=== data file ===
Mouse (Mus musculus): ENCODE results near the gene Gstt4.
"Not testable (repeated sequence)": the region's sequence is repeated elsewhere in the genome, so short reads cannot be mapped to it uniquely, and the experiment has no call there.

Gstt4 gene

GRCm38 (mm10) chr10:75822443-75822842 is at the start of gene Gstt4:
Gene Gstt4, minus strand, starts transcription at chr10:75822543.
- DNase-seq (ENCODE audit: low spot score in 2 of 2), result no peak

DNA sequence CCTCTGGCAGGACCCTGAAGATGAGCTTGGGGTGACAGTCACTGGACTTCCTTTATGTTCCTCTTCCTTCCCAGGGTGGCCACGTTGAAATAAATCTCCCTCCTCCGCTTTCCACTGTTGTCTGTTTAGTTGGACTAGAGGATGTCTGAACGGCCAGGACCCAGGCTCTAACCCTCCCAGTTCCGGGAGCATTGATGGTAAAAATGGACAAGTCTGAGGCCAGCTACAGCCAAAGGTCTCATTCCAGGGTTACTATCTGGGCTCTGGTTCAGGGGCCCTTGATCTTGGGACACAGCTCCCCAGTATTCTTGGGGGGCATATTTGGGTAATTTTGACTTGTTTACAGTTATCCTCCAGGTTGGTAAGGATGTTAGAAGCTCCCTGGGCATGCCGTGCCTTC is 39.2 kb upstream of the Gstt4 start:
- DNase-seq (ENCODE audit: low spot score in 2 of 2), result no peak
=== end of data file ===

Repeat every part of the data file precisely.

Mouse (Mus musculus): ENCODE results near the gene Gstt4.
"Not testable (repeated sequence)": the region's sequence is repeated elsewhere in the genome, so short reads cannot be mapped to it uniquely, and the experiment has no call there.

Gstt4 gene

GRCm38 (mm10) chr10:75822443-75822842 is at the start of gene Gstt4:
Gene Gstt4, minus strand, starts transcription at chr10:75822543.
- DNase-seq (ENCODE audit: low spot score in 2 of 2), result no peak

DNA sequence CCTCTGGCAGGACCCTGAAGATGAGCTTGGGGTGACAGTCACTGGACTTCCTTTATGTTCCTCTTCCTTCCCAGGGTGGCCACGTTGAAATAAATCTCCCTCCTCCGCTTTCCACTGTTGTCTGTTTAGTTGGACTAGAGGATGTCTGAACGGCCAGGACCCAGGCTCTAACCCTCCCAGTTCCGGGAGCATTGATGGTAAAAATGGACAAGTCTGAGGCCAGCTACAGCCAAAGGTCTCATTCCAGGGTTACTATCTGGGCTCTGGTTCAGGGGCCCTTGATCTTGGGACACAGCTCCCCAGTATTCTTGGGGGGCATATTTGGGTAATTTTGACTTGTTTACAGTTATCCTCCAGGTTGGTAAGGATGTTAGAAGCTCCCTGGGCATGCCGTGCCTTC is 39.2 kb upstream of the Gstt4 start:
- DNase-seq (ENCODE audit: low spot score in 2 of 2), result no peak